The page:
Human Rights

Basic Policies Regarding Human Rights

The Yamaha Group’s basic policies regarding human rights are described in the Yamaha Group Human Rights Policy and in the Yamaha Compliance Code of Conduct. Based on these policies, all Group companies are required to conduct their business activities with integrity and founded on respect for human rights. In addition, suppliers are expected to adhere to the Yamaha Supplier CSR Code of Conduct, which stipulates requirements for respect for human rights and appropriate labor practices. The Yamaha Group Human Rights Policy was approved by the president and was based on advice from experts, opinions from Group companies, and discussion by the Managing Council of Yamaha Corporation.

Moreover, Yamaha Corporation is a signatory of the United Nations (UN) Global Compact and thus endorses its principles regarding respect for human rights.

System and Initiatives

Yamaha Corporation has established the Working Group for Human Rights, DE&I under the Sustainability Committee to facilitate responsible action for addressing the potential impacts of its business activities on human rights. This working group guides activities for preventing and reducing adverse impacts on human rights from our business activities. Moreover, reports on human rights and other sustainability issues are submitted to the Board of Directors on a regular basis to facilitate oversight of initiatives on this front.

Human Rights Due Diligence

We assess our activities across the value chain based on international norms on human rights and on the self-assessment items of the UN Global Compact and actively engage in dialogue with stakeholders and experts. Through this process, we identify and specify the human rights risks apparent in our business. Since 2019, the Yamaha Group has worked to identify the material human rights issues faced in different industries through participation in the Stakeholder Engagement Program of Caux Round Table Japan. Our involvement in this project helped us identify themes related to human rights issues pertaining to raw material procurement (illegal logging), workers in the Group and across the supply chain, customers (product and service safety, protection of personal information), and the residents of communities in which the Group has business sites.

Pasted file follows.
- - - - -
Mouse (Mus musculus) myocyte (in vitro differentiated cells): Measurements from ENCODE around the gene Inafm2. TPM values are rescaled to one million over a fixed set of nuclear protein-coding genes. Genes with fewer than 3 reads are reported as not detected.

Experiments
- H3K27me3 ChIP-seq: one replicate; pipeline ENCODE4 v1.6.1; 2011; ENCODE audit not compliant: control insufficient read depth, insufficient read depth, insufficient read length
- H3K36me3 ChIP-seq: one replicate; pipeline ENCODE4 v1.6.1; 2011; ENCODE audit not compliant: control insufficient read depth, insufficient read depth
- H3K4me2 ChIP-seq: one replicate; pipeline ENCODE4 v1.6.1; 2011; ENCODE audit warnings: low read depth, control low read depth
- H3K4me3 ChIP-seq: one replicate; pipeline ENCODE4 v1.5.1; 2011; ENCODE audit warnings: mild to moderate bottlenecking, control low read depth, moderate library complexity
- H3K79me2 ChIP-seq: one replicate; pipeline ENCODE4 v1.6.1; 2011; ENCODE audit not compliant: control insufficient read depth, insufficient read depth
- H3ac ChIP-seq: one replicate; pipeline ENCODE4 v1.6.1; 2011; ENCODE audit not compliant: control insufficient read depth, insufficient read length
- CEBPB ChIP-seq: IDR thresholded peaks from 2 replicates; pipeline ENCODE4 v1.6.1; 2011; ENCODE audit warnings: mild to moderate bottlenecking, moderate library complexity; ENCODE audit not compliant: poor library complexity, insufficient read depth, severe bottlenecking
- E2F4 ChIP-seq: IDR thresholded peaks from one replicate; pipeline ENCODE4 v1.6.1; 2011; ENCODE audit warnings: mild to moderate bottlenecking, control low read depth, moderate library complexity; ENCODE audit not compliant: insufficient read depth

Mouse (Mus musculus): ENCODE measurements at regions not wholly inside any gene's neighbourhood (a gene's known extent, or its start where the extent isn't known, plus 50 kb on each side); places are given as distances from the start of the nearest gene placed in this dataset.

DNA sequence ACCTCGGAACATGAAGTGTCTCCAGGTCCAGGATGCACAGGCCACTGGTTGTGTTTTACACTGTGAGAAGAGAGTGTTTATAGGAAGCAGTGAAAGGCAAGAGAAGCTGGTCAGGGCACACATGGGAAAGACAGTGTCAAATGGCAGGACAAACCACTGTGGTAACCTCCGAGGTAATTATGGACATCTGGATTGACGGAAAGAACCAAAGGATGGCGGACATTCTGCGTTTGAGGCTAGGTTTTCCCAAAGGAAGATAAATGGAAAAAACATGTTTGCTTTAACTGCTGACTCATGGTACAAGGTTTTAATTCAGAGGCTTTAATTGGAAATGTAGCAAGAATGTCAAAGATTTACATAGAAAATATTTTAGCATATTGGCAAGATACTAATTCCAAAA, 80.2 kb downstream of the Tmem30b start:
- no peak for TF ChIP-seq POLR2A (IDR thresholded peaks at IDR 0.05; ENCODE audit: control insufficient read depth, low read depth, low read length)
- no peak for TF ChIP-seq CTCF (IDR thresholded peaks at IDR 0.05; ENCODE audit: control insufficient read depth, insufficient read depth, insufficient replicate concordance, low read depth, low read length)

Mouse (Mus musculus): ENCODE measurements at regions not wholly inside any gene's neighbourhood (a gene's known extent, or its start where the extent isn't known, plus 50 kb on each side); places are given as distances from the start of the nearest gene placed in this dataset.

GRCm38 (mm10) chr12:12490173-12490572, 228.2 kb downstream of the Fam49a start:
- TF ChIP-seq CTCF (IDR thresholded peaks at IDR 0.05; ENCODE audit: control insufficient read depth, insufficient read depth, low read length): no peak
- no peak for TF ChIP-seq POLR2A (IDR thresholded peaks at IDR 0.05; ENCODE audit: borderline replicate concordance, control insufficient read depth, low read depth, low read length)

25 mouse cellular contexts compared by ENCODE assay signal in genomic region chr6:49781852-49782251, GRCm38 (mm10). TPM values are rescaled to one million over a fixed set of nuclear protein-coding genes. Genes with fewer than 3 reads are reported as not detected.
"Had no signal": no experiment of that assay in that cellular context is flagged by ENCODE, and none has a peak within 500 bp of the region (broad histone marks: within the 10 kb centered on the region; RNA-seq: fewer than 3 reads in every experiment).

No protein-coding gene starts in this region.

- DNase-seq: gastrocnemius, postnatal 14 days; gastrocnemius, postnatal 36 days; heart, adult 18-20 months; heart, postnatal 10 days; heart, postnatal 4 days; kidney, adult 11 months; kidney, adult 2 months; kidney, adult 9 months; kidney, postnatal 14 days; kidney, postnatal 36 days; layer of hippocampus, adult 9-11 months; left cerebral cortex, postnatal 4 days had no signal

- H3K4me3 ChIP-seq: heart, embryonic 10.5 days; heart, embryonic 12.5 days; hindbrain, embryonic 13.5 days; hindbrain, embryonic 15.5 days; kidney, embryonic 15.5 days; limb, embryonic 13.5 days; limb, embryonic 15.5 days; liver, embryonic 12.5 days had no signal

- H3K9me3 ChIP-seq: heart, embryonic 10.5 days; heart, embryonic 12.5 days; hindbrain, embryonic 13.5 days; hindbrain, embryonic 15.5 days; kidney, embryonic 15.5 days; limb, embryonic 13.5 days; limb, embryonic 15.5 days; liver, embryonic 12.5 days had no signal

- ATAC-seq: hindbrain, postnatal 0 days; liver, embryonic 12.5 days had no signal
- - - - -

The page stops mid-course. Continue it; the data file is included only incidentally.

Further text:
At the same time, the Yamaha Group inspects the implementation status of the related rules, incorporates necessary items into regulations and guidelines from a human rights perspective, and carries out comprehensive human rights assessments performed by monitoring the compliance status with such rules.

In February 2022, we began working with experts to improve the Yamaha Group’s human rights due diligence processes. These improvements included the preparation of a long list of potential human rights issues based on international standards and guidelines.* This list was then used to assess risks with consideration given to the characteristics of the Group’s mainstay musical instrument, audio equipment, and music school businesses as well as the risks associated with the countries and regions in which it does business. We thereby identified 17 material human rights issues from among the risks present. With regard to these material issues, surveys are administered to domestic and overseas Group companies to determine the potential for human rights violations, the possible severity of such violations, and any vulnerabilities in management systems and prevention measures. Moreover, analyses are being carried out to identify human rights issues requiring priority response.

  • Referenced international standards and guidelines include the UN Guiding Principles on Business and Human Rights, the Universal Declaration of Human Rights, the International Bill of Human Rights, the ILO Declaration on Fundamental Principles and Rights at Work, the OECD Guidelines for Multinational Enterprises, the Ten Principles of the UN Global Compact, the GRI Standards, the FLA Workplace Code of Conduct, the Corporate Human Rights Benchmark (key industry risks), Caux Round Table Japan Stakeholder Engagement Program reports, the SASB Materiality Map, and the UN Environment Programme Finance Initiative Human Rights Guidance Tool.

The Yamaha Group’s 17 Material Human Rights Issues

  Issues Stakeholders
Customers Employees Business Partners Communities and Society
1 Legal equality and prohibition of discrimination  
2 Legal access to remedies
3 Consistent procurement practices (transaction management)    
4 Harassment and abuse    
5 Women’s rights    
6 Child labor (respect for right to education)      
7 Forced labor      
8 Occupational health and safety    
9 Working hours (right to breaks and days off)    
10 Safe work environment (including access to water)    
11 Wages (right to a living wage)    
12 Freedom of association and right to collective bargaining    
13 Equal access to training and education    
14 Intellectual property rights  
15 Rights of indigenous people and local communities